Last week, the Alabama Supreme Court agreed to consider an amicus (friend of the court) brief filed by the Liberty Counsel in support of the prosecutions of Hope Ankrom and Amanda Kimbrough. The Liberty Counsel describes itself as an organization whose mission includes protecting “the inalienable right to life guaranteed to all, including unborn children.” While a number of “pro-life” leaders claim that recognizing the rights of the unborn and re-criminalizing abortion should not and will not lead to the arrest or punishment of women, the Liberty Counsel has clearly and unequivocally taken the position that “restoring the historic right to life accorded to unborn children” requires that women, including new mothers who have given birth, go to prison.

Ms. Ankrom and Ms. Kimbrough are two of approximately 60 women who have been arrested under Alabama’s 2006 Chemical Endangerment law. The overwhelming majority of these women have given birth to healthy babies.

The Chemical Endangerment law originally was passed to create special penalties for people who bring children into methamphetamine labs. Despite the law’s clear purpose, prosecutors have argued, and the Alabama’s mid-level Court of Criminal Appeals has agreed, that the law may also be used to arrest and jail women who become pregnant, eschew abortion, and go to term, despite having used a controlled substance. In other words, the Court of Appeals has ruled that under Alabama’s Chemical Endangerment law a pregnant woman who has never been to a meth lab and who has never brought a child into a meth lab, can be punished for bringing a child into the world if she tests positive for a controlled substance—even one prescribed to her by her doctor. 

According to the Liberty Counsel, the “convictions of the Defendants under the chemical endangerment law properly protect unborn children as preborn human beings. . . .” Forty-seven medical, public health and legal advocacy groups and individuals, who filed their own amicus brief in these cases, disagree.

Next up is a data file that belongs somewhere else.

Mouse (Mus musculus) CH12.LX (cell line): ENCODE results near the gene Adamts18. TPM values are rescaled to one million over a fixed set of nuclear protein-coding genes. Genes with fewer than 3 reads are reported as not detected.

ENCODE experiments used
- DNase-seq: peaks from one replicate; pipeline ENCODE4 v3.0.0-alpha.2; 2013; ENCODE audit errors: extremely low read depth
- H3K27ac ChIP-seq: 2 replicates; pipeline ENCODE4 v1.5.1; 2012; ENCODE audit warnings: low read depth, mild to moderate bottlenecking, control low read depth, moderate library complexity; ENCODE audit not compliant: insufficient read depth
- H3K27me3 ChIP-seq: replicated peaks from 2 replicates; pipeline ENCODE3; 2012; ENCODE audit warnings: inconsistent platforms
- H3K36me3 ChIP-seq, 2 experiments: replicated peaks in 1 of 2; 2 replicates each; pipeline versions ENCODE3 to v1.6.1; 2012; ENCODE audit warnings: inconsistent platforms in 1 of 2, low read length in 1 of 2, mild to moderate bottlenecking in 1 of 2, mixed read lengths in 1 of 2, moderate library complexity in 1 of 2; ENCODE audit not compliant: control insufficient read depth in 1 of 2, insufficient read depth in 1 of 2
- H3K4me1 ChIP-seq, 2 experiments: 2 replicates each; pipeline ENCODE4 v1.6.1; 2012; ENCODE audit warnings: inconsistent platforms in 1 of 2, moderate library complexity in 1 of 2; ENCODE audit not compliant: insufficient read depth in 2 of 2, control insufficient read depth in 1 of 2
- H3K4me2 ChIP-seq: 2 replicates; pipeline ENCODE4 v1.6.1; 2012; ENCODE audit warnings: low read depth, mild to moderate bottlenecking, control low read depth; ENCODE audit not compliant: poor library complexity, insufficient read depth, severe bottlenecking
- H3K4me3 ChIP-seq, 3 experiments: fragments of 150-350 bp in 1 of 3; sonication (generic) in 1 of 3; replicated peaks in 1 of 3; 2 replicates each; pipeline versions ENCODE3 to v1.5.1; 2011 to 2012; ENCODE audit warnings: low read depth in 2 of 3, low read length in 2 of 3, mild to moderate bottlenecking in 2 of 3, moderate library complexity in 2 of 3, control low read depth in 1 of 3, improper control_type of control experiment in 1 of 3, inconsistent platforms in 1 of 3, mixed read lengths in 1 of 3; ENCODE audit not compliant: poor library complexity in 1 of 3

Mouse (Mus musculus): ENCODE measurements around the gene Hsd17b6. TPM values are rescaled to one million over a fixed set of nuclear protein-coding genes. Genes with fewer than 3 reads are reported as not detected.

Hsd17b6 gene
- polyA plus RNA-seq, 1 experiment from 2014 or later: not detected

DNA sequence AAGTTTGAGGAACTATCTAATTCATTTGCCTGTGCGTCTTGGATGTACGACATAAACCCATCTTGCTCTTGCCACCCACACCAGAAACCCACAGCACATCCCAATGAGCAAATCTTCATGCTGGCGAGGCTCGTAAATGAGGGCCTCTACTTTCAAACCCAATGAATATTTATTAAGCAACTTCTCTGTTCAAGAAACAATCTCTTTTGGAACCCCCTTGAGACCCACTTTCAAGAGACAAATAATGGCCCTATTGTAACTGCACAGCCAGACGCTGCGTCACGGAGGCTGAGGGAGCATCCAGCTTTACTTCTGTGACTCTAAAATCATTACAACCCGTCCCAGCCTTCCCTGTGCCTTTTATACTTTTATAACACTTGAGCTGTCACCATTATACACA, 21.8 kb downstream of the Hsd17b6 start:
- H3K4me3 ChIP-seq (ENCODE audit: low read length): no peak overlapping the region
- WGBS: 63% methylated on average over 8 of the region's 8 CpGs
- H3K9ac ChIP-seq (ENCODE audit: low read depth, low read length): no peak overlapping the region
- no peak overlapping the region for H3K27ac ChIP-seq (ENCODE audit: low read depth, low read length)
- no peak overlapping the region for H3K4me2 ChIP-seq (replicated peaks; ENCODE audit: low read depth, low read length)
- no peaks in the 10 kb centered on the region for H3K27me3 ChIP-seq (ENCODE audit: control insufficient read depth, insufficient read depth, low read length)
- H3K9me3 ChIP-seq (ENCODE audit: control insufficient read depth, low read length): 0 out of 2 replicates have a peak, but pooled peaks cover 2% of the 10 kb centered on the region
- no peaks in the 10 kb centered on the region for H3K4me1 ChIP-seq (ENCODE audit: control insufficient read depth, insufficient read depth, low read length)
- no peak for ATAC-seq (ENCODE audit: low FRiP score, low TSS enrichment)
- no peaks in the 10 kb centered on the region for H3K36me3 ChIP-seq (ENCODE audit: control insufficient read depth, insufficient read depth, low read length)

These organizations and experts, including the American Medical Association, the American Psychiatric Association, the American College of Obstetricians and Gynecologists, and the American Nurses Association, have concluded that using the criminal law to address issues of drug use during pregnancy undermines, rather than protects, “unborn children.” One reason is that threats of arrest have been shown to deter pregnant women from drug treatment and prenatal and other healthcare that can help ensure maternal, fetal, and child health. Furthermore, if these prosecutions continue, pregnant women who are addicted to drugs and who cannot overcome that addiction in the short term of pregnancy will be pressured into having unwanted abortions to avoid criminal penalties. That is what happened in the Greywind case, in which a pregnant woman had an abortion in order to get the state of North Dakota to drop “fetal endangerment” charges against her.

So why would a group that claims to value life urge Alabama’s highest court to uphold an interpretation of the chemical endangerment law that coerces women into having abortions and punish the ones who don’t?

The answer, perhaps, lies in the Liberty Counsel’s brief that purports to document the historic view that the “unborn child is fully human” and protected by law. This brief references 19th century anti-abortion activists who firmly believed that the only proper role for women (white ones at least) is as wives and mothers. The Liberty Counsel’s brief quotes with approval one such activist who asserted that a woman who even considers having an abortion “. . .demoralizes her whole moral being. It is a prostitution of all her higher nature.”  

Whatever the Liberty Counsel’s reasons, this “pro-life” group argues that the Alabama Supreme Court “should uphold the convictions and thereby move toward restoration of the life-affirming worldview that predated Roe.” It is difficult, however, to see what is “life-affirming” about hauling off to jail new mothers who just gave birth and leaving their children motherless? Penalties under the Chemical Endangerment law range from not less than 1-year-and-1-day to up to 99 years (life) in prison.